Michael Sam and The Knucklehead

My Knucklehead is home for the summer, we both congratulating ourselves on successfully adapting to his first year of college. We had an interesting conversation this past week about Michael Sam, the first openly gay player to be drafted into the NFL. Interesting, because the conversation never took place, not this week anyway. It never took place because it’s not really that big a deal to us.

Even The Kiss didn’t register on our conversational radar. In case you missed it, Mr. Sam planted one in celebration right on his boyfriend’s mouth when he heard the news he’d been hired by the Rams, and that caused quite the kerfuffle in certain quarters. To me, it was a curiosity, probably less so to Knucks himself. Now, when Christopher Reeve kissed Michael Caine in Deathtrap, THAT was shocking, but probably mostly because it was 1982, Christopher Reeve was still Superman (though not in that film), and it also happened to quite neatly reveal a major plot point. When I saw it in theaters in ’82, I was surprised, but not disgusted. When I showed the film to The Knucklehead somewhere in the middle school years, he didn’t seem to bat an eye.

We didn’t talk about it because it not only was the news unthreatening, it was seemingly unremarkable. For a man of my generation that’s astonishing. For a man of The Knucklehead’s generation, it’s not that big a deal.

Forgive me if I’m oversimplifying. Of course I am, but only to illustrate the change in perspective from father to son. Mr. Sam, like all pioneers, has a rough road ahead of him. He will have to bear unfair scrutiny that other men his age and in his position can avoid. But the word around the campfire about this drafting can go from one end of the spectrum to the other, and sometimes it helps to realize at whose campfire you’re sitting.

I should probably have grown up as homophobic as any of my peers. After all, I was as insecure as any teen, and being a “fag sympathizer” in high school was inseparable from being labeled queer. For my generation, that was probably the thing most guys were afraid of. Two things probably helped me to look past it. One was my mother. She didn’t speak of this often, but every now and then I’d catch a comment that suggested maybe she thought gay people were kind of getting unfairly dumped on. She was the kind of person that kept an eye out for underdogs in society. I think I learned that from her.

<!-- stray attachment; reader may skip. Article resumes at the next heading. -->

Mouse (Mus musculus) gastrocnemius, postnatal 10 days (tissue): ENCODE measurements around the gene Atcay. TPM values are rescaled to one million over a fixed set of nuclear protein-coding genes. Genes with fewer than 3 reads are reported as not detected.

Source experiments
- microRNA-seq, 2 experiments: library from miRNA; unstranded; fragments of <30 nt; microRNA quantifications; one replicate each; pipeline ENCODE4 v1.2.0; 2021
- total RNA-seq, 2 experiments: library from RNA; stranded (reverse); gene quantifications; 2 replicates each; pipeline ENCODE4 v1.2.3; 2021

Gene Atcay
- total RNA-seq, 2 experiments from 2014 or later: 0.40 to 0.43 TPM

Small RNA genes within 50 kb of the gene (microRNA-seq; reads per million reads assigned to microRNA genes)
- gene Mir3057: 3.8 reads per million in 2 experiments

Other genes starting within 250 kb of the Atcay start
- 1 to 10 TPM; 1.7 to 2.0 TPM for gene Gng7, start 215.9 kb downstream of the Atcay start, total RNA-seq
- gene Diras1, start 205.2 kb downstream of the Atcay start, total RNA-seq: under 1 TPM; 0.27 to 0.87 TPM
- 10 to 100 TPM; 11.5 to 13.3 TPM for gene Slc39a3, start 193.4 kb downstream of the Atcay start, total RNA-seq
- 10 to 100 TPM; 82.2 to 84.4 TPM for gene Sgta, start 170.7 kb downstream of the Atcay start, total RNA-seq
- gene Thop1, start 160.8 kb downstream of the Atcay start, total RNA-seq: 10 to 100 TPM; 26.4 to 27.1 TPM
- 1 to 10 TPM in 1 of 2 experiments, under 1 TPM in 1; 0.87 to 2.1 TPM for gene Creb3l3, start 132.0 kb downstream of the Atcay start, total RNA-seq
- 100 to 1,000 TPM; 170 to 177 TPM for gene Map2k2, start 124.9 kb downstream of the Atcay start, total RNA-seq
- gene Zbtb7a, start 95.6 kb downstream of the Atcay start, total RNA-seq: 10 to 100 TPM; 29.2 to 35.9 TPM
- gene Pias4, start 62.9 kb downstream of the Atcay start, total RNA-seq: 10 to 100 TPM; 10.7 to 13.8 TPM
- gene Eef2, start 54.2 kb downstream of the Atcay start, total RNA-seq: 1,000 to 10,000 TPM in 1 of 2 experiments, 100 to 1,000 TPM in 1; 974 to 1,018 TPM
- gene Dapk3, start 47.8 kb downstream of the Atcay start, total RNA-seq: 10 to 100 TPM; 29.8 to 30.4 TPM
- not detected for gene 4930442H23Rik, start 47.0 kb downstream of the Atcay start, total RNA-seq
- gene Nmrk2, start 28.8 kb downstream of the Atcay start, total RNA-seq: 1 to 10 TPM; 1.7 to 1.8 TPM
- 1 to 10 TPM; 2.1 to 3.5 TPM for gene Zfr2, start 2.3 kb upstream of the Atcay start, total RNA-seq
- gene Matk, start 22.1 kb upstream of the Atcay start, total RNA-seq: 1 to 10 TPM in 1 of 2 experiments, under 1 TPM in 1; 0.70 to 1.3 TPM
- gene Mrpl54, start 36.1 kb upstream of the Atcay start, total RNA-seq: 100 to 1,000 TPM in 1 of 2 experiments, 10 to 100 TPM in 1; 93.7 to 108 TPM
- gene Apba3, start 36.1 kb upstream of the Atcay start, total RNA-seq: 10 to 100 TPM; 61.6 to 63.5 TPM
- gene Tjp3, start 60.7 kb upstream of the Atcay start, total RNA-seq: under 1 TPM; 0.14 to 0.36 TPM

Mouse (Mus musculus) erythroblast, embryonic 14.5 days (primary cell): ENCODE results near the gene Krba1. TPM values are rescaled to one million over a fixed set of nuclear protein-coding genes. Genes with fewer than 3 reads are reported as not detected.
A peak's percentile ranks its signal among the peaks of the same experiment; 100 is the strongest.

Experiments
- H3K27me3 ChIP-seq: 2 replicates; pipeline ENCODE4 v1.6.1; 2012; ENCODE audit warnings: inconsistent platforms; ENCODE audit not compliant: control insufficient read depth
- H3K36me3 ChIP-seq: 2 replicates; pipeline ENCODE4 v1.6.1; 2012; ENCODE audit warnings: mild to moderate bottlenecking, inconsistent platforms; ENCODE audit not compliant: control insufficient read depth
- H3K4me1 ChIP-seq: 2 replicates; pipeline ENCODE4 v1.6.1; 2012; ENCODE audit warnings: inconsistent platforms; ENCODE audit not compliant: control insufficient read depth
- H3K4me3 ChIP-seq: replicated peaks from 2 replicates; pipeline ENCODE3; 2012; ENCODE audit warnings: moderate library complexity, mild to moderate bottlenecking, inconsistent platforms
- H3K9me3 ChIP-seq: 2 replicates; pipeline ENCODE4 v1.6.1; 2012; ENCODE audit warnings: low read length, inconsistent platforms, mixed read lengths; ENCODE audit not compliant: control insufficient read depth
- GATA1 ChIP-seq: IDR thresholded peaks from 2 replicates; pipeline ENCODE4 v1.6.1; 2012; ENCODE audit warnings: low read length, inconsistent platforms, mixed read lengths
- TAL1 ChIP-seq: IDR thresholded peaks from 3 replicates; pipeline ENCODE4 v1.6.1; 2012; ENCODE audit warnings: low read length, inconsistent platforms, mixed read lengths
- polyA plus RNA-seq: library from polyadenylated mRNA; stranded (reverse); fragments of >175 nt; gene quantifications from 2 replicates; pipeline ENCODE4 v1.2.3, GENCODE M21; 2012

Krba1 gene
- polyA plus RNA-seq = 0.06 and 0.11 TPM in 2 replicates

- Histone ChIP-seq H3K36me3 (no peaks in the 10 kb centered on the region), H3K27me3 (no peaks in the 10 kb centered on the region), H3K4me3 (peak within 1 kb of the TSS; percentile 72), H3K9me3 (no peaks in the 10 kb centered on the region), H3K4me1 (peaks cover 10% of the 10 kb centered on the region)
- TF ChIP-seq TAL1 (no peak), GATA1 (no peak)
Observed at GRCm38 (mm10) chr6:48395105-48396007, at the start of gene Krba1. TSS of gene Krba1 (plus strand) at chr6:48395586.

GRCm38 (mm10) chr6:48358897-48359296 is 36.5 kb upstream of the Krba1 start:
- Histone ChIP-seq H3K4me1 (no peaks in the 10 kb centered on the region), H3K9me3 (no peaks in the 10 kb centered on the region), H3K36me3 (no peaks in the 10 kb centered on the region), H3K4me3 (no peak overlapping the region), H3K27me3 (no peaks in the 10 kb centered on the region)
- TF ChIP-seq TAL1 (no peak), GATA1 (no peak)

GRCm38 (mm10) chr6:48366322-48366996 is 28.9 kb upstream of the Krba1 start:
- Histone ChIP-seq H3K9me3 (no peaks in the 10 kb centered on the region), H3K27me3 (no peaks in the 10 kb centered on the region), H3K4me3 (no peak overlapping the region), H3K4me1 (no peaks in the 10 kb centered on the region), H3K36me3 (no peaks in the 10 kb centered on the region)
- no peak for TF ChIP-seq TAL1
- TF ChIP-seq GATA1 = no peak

But it was Mike that took things from there. Early in my twenties, I found myself alone in a big city, directionless, broke, and depressed. Mike was a guy I met at work, a few years older, and much wiser. Mike took me in. I’d crash at his place from time to time, he’d loan me a few bucks now and then, and he’d take me out with his friends on a night when I’d rather just isolate. Mike was gay, the first live, open homosexual I’d ever knowingly encountered. I was young, from the suburbs, and absolutely without a clue. Mike saw a person in need, and took me in as a brother. And Mike, my friends, demonstrated infinite patience.

Not once did Mike or any of his friends (and I met a lot of them) hit on me. Or at least if they did, it went right over my clueless head, and they just gave up. But they didn’t turn me away. And they put up with the dumbest questions you could imagine, all from me. (In a gay bar: “Mike, I have to piss. Should I use the ladies’ room?” “No. Go to the men’s room. That’s what it’s for. We have to piss, too. You don’t want to go into the ladies’ room.” ) My stupid gaping maw when I saw two of them kiss. When I’d occasionally find myself in Mike’s apartment alone with a couple of queens or leather boys and had a deer-in-the-headlights look on my face that no one could miss.

I spent about a year with these men, hanging out, going to movies, to bars. I am to this day grateful for what they taught me. I learned that while we had wildly different experiences and obstacles in our lives, we still had more in common than we did separating us. I saw gay men do things gay men weren’t supposed to do, like argue football and throw their socks on the floor. I got to know a man who had to travel 200 miles to spend a weekend with men who would simply let him relax and be himself. And still, that man would keep his head on a swivel walking the streets, terrified that even in the city, parents of a child he taught in the country might see him with a group of fags. I saw proud men openly weeping at the loss of their families, of the parents, grandparents, or brothers they’d never see again because of who they were. I learned what streets you couldn’t walk down holding another man’s hand without literally risking your life. These men were proud, angry, battered, anguished, cursed, embattled, and tenacious just to exist as who they were. And in the middle of all of that, they opened their hearts and homes for an outsider who could do none of them any good whatsoever. It is from these men that I learned that homosexuality (and what I’d come to know later as the LGBT community) was nothing more or less than a basic matter of civil rights.